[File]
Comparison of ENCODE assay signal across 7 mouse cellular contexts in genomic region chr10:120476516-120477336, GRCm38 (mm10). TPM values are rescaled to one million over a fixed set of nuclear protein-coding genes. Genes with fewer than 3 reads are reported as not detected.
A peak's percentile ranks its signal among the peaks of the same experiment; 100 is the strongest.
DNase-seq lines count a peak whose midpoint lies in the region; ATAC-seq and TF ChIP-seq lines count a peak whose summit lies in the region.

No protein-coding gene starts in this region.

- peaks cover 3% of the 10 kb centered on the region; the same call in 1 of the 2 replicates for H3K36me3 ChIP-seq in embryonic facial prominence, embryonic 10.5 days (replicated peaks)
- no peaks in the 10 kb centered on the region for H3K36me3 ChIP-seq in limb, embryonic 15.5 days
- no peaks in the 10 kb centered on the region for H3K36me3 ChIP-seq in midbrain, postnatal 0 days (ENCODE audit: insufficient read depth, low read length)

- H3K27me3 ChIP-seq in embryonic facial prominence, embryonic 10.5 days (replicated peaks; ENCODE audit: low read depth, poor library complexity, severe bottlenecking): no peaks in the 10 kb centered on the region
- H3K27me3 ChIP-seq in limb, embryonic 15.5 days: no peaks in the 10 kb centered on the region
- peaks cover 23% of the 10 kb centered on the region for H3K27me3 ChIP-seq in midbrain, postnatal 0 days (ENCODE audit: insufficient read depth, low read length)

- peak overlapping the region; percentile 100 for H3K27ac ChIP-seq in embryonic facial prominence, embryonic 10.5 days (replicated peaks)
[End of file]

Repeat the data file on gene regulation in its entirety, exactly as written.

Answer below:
Comparison of ENCODE assay signal across 7 mouse cellular contexts in genomic region chr10:120476516-120477336, GRCm38 (mm10). TPM values are rescaled to one million over a fixed set of nuclear protein-coding genes. Genes with fewer than 3 reads are reported as not detected.
A peak's percentile ranks its signal among the peaks of the same experiment; 100 is the strongest.
DNase-seq lines count a peak whose midpoint lies in the region; ATAC-seq and TF ChIP-seq lines count a peak whose summit lies in the region.

No protein-coding gene starts in this region.

- peaks cover 3% of the 10 kb centered on the region; the same call in 1 of the 2 replicates for H3K36me3 ChIP-seq in embryonic facial prominence, embryonic 10.5 days (replicated peaks)
- no peaks in the 10 kb centered on the region for H3K36me3 ChIP-seq in limb, embryonic 15.5 days
- no peaks in the 10 kb centered on the region for H3K36me3 ChIP-seq in midbrain, postnatal 0 days (ENCODE audit: insufficient read depth, low read length)

- H3K27me3 ChIP-seq in embryonic facial prominence, embryonic 10.5 days (replicated peaks; ENCODE audit: low read depth, poor library complexity, severe bottlenecking): no peaks in the 10 kb centered on the region
- H3K27me3 ChIP-seq in limb, embryonic 15.5 days: no peaks in the 10 kb centered on the region
- peaks cover 23% of the 10 kb centered on the region for H3K27me3 ChIP-seq in midbrain, postnatal 0 days (ENCODE audit: insufficient read depth, low read length)

- peak overlapping the region; percentile 100 for H3K27ac ChIP-seq in embryonic facial prominence, embryonic 10.5 days (replicated peaks)